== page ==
Outsiders quickly noticed the new, closer relationship with the government. “To date, no other social network in Russia cooperates so thoroughly and unquestioningly,” said a 2017 report by digital rights group Article 19. Under Rogozov’s leadership, reports also intensified that VK users were being arrested for the posts or memes they shared on the platform. Until 2021, the majority of VK users punished under Russian anti-extremism laws were targeted for sharing xenophobic posts, says Maria Kravchenko, chief of the misuse of anti-extremism board at Russian NGO SOVA. But activists were affected too. In 2015, convicted 26-year-old Darya Polyudova was sentenced to two years in prison for three VK posts. One read: “No war in Ukraine but a revolution in Russia!”
In response to the arrests, VK introduced privacy changes in 2018, hiding details about which accounts had shared posts and enabling users to make their profiles private. One employee who worked at VK at the time said these changes were introduced partly to protect the audience but partly to protect VK’s reputation. At the same time VK became more compliant with the government, US services like Instagram and WhatsApp were becoming more popular in Russia. Developers working at VK at the time described feeling like they were constantly catching up. “Every time Facebook or Instagram or WhatsApp or anyone else invented some new feature, we tried to replicate it,” says Alexey Storozhev, who was an iOS developer between 2014 and 2018.
But the reputational damage caused by the arrests was nothing compared to what was about to happen in Ukraine. In May 2017, the Ukrainian government banned VK as well as other online services like online network Odnoklassniki for “waging information aggression and propaganda against Ukraine,” Overnight, VK lost around 14 million users, Rogozov says. “I think it affected us way more than all the regulations that later took place in Russia.”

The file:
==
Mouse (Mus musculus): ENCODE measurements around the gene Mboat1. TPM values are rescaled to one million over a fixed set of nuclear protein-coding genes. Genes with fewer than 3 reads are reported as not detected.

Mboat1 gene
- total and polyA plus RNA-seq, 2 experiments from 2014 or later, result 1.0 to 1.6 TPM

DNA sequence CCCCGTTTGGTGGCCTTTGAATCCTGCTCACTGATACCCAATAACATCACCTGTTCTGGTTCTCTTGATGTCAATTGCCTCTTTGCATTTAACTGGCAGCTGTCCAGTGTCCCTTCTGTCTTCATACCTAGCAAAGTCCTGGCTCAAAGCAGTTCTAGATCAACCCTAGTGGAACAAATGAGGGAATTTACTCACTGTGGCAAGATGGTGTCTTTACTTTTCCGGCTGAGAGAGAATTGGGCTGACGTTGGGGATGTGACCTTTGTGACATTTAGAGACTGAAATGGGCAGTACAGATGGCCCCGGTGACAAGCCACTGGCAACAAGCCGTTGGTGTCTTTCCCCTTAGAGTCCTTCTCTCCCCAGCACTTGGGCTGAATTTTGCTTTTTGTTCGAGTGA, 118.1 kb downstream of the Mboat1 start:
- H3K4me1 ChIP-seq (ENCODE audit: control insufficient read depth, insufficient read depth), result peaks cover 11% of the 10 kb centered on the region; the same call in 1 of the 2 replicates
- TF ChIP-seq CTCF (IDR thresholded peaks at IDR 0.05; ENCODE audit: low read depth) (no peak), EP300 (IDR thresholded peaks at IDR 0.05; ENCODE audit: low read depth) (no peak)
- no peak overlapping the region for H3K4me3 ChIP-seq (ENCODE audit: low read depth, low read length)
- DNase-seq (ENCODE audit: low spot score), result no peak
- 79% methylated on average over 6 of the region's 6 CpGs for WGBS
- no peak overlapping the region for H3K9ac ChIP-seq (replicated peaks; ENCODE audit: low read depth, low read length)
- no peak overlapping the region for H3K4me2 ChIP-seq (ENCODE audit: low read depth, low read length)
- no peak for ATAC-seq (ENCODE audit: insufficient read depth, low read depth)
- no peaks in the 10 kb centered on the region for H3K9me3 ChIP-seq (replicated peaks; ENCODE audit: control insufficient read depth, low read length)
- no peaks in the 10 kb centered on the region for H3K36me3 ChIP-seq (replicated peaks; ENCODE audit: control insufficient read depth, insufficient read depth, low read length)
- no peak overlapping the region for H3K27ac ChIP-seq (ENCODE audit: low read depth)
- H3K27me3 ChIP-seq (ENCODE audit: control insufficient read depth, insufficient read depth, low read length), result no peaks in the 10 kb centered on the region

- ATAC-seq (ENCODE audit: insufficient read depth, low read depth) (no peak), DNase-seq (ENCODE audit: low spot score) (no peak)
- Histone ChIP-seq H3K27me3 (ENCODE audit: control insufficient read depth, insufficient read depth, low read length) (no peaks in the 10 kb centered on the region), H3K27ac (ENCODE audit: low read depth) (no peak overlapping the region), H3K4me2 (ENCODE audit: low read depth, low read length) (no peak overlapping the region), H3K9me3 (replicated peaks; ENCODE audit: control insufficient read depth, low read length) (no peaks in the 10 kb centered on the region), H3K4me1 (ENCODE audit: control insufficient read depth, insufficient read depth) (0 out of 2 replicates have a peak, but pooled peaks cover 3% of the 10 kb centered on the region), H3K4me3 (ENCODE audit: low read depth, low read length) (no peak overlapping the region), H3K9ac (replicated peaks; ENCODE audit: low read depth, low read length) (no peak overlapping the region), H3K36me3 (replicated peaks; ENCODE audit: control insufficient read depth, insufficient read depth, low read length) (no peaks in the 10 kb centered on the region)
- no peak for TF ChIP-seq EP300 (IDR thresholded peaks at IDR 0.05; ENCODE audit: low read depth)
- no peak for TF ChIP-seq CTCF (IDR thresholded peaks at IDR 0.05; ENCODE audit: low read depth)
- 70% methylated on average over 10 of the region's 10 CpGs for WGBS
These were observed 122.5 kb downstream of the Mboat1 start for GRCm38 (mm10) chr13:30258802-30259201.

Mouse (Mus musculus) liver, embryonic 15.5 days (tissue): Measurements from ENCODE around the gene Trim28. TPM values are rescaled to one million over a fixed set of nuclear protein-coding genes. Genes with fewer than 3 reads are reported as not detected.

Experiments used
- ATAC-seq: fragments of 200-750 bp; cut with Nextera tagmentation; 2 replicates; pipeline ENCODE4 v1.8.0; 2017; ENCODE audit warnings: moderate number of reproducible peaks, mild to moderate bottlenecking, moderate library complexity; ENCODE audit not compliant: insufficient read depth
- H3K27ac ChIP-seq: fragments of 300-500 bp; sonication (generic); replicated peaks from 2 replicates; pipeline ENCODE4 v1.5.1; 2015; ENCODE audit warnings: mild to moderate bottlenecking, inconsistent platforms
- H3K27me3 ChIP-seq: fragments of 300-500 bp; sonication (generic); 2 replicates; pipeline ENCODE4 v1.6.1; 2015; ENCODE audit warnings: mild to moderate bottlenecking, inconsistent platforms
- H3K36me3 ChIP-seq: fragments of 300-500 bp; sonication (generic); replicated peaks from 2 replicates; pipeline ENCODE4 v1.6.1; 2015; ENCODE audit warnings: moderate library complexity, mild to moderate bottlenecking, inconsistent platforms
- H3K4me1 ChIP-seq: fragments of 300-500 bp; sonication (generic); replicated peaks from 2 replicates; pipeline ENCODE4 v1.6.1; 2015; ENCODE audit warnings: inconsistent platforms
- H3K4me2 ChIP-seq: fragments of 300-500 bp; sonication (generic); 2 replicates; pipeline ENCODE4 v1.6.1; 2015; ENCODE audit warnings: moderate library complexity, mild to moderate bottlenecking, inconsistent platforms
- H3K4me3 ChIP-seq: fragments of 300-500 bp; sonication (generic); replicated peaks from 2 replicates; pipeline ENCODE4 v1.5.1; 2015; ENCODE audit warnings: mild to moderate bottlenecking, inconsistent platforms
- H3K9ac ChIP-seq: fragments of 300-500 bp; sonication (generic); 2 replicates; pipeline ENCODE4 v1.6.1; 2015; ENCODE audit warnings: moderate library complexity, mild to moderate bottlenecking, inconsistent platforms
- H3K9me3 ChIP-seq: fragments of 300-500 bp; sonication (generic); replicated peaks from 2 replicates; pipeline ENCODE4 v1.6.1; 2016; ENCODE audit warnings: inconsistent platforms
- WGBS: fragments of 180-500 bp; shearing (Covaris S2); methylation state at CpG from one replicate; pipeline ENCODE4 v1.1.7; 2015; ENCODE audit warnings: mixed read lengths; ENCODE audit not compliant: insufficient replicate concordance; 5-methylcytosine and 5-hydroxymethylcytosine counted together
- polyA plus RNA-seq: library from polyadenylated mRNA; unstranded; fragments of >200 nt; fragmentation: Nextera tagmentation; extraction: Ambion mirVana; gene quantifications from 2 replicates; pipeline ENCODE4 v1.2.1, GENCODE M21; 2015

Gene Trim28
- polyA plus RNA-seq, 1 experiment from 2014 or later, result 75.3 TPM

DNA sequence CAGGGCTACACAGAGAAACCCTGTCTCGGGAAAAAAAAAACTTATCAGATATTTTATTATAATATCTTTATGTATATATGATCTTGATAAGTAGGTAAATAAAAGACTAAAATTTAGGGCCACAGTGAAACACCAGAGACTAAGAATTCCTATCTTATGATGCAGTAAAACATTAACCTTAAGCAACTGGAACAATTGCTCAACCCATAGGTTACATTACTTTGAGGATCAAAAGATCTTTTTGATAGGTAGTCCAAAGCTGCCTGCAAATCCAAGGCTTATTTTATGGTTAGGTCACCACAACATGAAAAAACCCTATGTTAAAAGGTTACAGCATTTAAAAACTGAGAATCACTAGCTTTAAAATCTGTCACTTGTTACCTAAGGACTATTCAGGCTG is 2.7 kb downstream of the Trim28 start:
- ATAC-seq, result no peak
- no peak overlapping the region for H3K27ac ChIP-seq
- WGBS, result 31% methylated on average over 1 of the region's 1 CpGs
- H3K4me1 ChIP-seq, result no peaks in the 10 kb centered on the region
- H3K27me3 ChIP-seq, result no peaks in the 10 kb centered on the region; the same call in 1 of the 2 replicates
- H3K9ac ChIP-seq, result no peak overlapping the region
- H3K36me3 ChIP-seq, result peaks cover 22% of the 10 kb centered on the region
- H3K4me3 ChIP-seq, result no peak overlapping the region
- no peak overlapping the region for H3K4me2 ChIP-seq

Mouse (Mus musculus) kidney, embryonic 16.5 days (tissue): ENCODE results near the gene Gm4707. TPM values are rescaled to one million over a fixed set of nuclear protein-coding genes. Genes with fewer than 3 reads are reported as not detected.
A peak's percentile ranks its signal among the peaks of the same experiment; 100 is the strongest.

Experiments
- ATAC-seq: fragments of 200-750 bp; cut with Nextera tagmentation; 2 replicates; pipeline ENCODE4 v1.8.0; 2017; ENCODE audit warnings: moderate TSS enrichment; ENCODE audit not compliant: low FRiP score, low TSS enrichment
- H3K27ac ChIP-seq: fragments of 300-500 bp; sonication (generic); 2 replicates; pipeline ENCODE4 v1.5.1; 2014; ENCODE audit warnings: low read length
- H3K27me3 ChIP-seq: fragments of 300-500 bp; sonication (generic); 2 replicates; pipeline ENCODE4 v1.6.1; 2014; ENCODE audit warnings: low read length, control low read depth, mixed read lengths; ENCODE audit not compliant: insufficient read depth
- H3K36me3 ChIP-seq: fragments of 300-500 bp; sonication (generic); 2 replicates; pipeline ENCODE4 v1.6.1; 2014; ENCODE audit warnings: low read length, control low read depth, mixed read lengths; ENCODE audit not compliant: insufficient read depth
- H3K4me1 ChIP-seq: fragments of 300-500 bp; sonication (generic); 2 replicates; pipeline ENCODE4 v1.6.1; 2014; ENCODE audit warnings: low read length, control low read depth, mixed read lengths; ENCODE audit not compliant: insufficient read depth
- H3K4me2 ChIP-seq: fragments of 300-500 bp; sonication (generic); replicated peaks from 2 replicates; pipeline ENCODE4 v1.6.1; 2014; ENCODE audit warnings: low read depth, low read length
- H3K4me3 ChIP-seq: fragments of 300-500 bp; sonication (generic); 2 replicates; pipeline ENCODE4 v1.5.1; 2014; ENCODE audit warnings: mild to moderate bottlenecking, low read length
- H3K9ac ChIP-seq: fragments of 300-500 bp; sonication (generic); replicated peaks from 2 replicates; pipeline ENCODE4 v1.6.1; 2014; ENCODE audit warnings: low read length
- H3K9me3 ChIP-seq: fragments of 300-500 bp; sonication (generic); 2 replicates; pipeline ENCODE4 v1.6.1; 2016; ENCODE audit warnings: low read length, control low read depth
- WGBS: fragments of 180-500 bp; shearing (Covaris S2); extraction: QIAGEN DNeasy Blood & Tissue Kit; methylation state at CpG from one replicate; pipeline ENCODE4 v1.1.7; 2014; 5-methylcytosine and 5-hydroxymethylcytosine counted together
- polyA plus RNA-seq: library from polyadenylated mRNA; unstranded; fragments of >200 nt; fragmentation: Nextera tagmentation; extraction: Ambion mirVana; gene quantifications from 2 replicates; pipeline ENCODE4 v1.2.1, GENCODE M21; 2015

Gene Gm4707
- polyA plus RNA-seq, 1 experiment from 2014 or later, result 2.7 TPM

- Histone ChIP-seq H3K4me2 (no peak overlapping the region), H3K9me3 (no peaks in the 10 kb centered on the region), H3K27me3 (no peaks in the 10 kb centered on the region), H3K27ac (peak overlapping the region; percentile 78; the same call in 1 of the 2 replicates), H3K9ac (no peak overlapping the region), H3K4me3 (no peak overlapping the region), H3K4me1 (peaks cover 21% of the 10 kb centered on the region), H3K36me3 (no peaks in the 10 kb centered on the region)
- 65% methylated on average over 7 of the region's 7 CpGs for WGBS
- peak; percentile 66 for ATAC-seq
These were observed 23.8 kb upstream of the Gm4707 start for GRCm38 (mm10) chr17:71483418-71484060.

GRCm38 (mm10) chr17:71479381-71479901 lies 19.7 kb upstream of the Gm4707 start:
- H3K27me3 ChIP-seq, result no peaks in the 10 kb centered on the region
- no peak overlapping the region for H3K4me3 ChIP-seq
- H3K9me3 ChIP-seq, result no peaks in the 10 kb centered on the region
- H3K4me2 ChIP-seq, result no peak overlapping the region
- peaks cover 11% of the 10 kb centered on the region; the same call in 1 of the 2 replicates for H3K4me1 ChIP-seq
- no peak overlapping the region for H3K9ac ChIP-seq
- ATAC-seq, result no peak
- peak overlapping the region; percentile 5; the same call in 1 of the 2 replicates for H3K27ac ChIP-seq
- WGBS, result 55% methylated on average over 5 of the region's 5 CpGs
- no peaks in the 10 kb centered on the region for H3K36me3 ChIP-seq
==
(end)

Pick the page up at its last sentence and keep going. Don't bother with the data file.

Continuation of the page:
By the end of 2021, VK had merged with Mail.ru, which was rebranded as the VK Group, and the company was creaking under the pressure to grow fast enough to compete with US alternatives. VK had been overtaken by WhatsApp in the user number charts toward the end of 2021, according to Statista. Instagram was not far behind. In the months before the invasion of Ukraine, the company was again “struggling,” according to Rogozov, and it was looking for investors. One former employee who was aware of the company’s financial position said what happened next was inevitable. “You have to choose investors to work with, and not so many of them can really invest those kinds of resources,” they said. “The bigger you are, the more connected you are with the government. This is how business works in Russia.”
“In hindsight, [Kiriyenko’s appointment] was probably preparation for war,” says Enikolopov. If that’s the case, it would mark the second time changes in the company’s management structure coincided with events in Ukraine. In 2014, the same year pro-Russian forces intervened in Crimea, pro-Kremlin oligarch Usmanov took control of VK. Two months after Kiriyenko took over, Russian tanks rolled across the border into Ukraine. Both instances also took place as the company was struggling financially. The week after Durov was pushed out in 2014, Sony, Universal, and Warner all filed separate lawsuits against VK over pirated music. Before Gazprom took control of the platform in 2021, insiders told WIRED the company was again struggling to compete with US competitors and was looking for investors.
One former employee compared VK’s fate to the (scientifically dubious) fable of the boiling frog: If a frog is dropped into boiling water, it will jump out, but if you put it in water that is slowly boiled, the frog doesn’t notice until it’s too late. “I think the Russian people and everybody connected to the internet are like this frog in normal water,” he says. “It started with one law for saving our children from offensive information, and now people in Russia are in a situation where they can write the word “war” on VK and spend 15 years in jail.”
Source Link: https://www.wired.com/story/vk-russia-democracy